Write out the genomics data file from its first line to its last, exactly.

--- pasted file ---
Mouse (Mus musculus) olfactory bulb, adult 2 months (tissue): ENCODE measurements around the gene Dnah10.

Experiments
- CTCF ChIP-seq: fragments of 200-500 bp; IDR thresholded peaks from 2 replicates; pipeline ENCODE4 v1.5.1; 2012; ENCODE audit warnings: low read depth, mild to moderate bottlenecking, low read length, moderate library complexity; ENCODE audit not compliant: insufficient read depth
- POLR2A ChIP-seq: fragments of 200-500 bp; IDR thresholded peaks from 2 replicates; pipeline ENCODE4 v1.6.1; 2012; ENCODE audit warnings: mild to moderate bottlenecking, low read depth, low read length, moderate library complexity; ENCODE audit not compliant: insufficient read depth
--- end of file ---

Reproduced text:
Mouse (Mus musculus) olfactory bulb, adult 2 months (tissue): ENCODE measurements around the gene Dnah10.

Experiments
- CTCF ChIP-seq: fragments of 200-500 bp; IDR thresholded peaks from 2 replicates; pipeline ENCODE4 v1.5.1; 2012; ENCODE audit warnings: low read depth, mild to moderate bottlenecking, low read length, moderate library complexity; ENCODE audit not compliant: insufficient read depth
- POLR2A ChIP-seq: fragments of 200-500 bp; IDR thresholded peaks from 2 replicates; pipeline ENCODE4 v1.6.1; 2012; ENCODE audit warnings: mild to moderate bottlenecking, low read depth, low read length, moderate library complexity; ENCODE audit not compliant: insufficient read depth